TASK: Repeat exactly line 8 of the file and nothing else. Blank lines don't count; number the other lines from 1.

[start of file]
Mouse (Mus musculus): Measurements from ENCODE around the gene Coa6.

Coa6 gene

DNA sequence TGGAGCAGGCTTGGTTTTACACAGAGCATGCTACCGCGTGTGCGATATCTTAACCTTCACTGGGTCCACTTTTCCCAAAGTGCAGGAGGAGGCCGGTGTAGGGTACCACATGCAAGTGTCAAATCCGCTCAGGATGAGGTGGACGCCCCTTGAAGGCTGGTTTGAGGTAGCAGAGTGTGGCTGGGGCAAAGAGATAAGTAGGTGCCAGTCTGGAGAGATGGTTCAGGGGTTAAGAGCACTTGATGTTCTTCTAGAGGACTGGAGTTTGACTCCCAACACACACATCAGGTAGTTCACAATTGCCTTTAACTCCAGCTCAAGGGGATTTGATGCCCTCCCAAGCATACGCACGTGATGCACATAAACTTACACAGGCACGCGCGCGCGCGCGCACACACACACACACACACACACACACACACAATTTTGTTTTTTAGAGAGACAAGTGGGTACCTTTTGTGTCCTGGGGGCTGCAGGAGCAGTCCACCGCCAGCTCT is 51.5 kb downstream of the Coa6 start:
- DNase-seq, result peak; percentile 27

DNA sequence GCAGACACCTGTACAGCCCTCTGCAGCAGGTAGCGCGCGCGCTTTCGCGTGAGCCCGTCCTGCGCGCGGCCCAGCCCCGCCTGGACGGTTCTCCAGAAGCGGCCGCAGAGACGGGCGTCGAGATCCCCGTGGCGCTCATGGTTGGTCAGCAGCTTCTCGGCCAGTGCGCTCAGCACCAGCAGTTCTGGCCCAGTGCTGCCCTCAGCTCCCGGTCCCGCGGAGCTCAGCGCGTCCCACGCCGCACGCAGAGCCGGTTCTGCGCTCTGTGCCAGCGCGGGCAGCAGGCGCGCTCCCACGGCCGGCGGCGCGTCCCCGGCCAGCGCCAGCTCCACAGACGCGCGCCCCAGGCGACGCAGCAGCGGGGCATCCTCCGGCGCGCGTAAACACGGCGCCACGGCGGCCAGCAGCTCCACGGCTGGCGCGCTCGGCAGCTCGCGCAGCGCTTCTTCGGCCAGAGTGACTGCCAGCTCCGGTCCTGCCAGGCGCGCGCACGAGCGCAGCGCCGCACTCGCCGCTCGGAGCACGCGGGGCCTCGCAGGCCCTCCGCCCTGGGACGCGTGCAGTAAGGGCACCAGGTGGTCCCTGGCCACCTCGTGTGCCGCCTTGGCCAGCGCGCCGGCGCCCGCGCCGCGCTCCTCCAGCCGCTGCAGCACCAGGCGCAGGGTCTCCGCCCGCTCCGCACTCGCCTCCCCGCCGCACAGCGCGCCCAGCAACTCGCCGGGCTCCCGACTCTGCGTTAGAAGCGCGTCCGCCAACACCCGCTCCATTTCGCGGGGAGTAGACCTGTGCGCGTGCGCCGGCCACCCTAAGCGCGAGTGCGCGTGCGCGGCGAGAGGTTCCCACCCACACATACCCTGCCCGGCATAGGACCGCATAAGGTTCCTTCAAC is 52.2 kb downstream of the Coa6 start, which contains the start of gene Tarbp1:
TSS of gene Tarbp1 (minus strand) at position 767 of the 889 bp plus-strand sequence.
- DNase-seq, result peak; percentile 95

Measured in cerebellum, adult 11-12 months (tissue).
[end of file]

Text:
Measured in cerebellum, adult 11-12 months (tissue).